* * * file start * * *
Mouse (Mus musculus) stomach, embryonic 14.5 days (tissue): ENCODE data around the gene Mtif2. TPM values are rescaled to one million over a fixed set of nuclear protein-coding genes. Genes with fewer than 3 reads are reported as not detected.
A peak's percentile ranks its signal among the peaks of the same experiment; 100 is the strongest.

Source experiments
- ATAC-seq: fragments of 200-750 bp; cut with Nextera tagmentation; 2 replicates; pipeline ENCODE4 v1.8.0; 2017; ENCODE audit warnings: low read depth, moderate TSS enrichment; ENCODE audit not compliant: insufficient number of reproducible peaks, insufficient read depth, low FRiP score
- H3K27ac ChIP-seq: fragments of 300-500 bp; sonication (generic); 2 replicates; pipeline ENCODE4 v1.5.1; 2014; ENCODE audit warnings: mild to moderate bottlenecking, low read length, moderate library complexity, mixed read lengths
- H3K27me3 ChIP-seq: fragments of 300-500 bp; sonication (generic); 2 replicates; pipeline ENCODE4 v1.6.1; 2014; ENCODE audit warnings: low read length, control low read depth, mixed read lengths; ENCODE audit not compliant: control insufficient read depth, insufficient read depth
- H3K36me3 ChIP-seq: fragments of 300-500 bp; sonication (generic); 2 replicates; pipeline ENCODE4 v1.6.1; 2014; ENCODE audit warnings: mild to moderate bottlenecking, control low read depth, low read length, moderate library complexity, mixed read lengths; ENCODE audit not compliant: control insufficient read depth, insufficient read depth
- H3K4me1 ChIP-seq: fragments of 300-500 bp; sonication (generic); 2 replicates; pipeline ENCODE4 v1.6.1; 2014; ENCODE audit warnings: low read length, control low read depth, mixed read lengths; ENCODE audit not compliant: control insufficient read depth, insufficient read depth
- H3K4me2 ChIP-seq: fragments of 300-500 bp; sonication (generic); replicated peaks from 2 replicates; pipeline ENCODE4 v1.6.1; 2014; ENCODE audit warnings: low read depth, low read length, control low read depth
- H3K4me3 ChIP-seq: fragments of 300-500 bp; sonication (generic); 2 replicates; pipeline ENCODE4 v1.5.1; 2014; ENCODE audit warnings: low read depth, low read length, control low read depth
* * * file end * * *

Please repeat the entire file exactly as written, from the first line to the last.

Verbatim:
Mouse (Mus musculus) stomach, embryonic 14.5 days (tissue): ENCODE data around the gene Mtif2. TPM values are rescaled to one million over a fixed set of nuclear protein-coding genes. Genes with fewer than 3 reads are reported as not detected.
A peak's percentile ranks its signal among the peaks of the same experiment; 100 is the strongest.

Source experiments
- ATAC-seq: fragments of 200-750 bp; cut with Nextera tagmentation; 2 replicates; pipeline ENCODE4 v1.8.0; 2017; ENCODE audit warnings: low read depth, moderate TSS enrichment; ENCODE audit not compliant: insufficient number of reproducible peaks, insufficient read depth, low FRiP score
- H3K27ac ChIP-seq: fragments of 300-500 bp; sonication (generic); 2 replicates; pipeline ENCODE4 v1.5.1; 2014; ENCODE audit warnings: mild to moderate bottlenecking, low read length, moderate library complexity, mixed read lengths
- H3K27me3 ChIP-seq: fragments of 300-500 bp; sonication (generic); 2 replicates; pipeline ENCODE4 v1.6.1; 2014; ENCODE audit warnings: low read length, control low read depth, mixed read lengths; ENCODE audit not compliant: control insufficient read depth, insufficient read depth
- H3K36me3 ChIP-seq: fragments of 300-500 bp; sonication (generic); 2 replicates; pipeline ENCODE4 v1.6.1; 2014; ENCODE audit warnings: mild to moderate bottlenecking, control low read depth, low read length, moderate library complexity, mixed read lengths; ENCODE audit not compliant: control insufficient read depth, insufficient read depth
- H3K4me1 ChIP-seq: fragments of 300-500 bp; sonication (generic); 2 replicates; pipeline ENCODE4 v1.6.1; 2014; ENCODE audit warnings: low read length, control low read depth, mixed read lengths; ENCODE audit not compliant: control insufficient read depth, insufficient read depth
- H3K4me2 ChIP-seq: fragments of 300-500 bp; sonication (generic); replicated peaks from 2 replicates; pipeline ENCODE4 v1.6.1; 2014; ENCODE audit warnings: low read depth, low read length, control low read depth
- H3K4me3 ChIP-seq: fragments of 300-500 bp; sonication (generic); 2 replicates; pipeline ENCODE4 v1.5.1; 2014; ENCODE audit warnings: low read depth, low read length, control low read depth